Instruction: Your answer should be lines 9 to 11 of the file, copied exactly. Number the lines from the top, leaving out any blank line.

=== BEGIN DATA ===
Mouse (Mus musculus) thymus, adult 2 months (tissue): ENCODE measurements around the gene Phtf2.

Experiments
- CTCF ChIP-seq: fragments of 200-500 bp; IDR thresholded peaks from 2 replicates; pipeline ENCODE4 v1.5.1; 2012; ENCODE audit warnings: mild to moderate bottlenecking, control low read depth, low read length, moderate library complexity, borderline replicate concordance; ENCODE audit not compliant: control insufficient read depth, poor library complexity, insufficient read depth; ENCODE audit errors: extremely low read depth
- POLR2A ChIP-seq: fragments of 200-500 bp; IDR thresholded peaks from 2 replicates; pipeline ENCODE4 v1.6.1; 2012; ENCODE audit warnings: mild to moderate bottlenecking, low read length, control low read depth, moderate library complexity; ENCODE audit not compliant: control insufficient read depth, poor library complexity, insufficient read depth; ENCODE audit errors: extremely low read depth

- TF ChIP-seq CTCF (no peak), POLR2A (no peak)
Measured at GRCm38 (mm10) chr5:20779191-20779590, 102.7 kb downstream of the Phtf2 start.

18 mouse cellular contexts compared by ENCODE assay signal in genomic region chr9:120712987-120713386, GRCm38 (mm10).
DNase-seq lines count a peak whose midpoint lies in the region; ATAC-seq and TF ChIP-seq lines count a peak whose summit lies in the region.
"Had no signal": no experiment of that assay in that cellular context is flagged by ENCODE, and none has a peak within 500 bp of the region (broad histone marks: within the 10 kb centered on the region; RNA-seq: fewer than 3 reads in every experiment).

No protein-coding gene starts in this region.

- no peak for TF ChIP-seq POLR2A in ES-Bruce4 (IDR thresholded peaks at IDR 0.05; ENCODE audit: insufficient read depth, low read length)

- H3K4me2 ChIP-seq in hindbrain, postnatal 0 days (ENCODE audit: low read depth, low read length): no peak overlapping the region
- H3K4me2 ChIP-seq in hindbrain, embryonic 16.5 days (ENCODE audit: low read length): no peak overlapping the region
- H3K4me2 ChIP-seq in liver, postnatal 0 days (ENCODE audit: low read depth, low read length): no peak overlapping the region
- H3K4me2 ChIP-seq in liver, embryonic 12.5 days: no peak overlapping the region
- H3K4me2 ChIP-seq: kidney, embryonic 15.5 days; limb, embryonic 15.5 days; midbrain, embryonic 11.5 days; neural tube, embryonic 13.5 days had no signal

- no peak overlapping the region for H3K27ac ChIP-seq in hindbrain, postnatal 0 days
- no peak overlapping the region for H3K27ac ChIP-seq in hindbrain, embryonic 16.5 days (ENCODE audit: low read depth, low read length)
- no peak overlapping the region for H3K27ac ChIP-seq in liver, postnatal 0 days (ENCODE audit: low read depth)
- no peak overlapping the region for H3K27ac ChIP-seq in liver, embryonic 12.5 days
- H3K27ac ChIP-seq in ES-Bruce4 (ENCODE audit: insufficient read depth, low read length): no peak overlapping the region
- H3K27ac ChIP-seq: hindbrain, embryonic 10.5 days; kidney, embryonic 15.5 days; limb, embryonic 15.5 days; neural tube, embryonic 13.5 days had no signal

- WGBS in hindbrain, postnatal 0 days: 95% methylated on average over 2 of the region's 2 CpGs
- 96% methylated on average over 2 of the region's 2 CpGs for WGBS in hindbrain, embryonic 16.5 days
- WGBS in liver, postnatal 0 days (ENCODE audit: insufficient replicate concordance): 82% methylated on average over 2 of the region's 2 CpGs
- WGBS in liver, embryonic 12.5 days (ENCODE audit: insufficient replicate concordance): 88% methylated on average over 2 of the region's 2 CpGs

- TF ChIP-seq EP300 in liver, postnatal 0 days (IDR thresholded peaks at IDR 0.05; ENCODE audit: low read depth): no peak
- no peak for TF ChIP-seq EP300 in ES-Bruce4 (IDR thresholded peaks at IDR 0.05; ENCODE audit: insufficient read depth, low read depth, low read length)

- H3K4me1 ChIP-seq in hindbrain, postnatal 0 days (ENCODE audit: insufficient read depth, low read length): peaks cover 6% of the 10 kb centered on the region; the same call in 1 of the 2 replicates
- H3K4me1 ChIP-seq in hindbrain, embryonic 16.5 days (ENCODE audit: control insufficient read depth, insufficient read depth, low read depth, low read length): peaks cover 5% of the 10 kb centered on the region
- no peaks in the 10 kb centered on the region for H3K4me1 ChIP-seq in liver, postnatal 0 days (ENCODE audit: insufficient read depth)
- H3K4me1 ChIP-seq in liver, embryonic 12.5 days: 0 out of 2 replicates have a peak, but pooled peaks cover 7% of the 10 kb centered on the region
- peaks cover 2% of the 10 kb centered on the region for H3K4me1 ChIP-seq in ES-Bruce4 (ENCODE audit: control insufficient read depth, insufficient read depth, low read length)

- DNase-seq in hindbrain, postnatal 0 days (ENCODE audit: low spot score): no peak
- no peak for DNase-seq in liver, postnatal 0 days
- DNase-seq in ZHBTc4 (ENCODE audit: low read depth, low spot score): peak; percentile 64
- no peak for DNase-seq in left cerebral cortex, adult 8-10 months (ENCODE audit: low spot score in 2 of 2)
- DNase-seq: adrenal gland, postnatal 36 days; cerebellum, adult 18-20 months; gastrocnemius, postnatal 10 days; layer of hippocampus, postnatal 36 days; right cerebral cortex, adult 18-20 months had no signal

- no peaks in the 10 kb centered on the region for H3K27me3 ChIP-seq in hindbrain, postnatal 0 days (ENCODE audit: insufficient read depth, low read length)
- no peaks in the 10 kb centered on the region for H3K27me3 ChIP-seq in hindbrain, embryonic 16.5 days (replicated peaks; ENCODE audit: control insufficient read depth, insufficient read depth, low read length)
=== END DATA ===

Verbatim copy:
"Had no signal": no experiment of that assay in that cellular context is flagged by ENCODE, and none has a peak within 500 bp of the region (broad histone marks: within the 10 kb centered on the region; RNA-seq: fewer than 3 reads in every experiment).

No protein-coding gene starts in this region.

- no peak for TF ChIP-seq POLR2A in ES-Bruce4 (IDR thresholded peaks at IDR 0.05; ENCODE audit: insufficient read depth, low read length)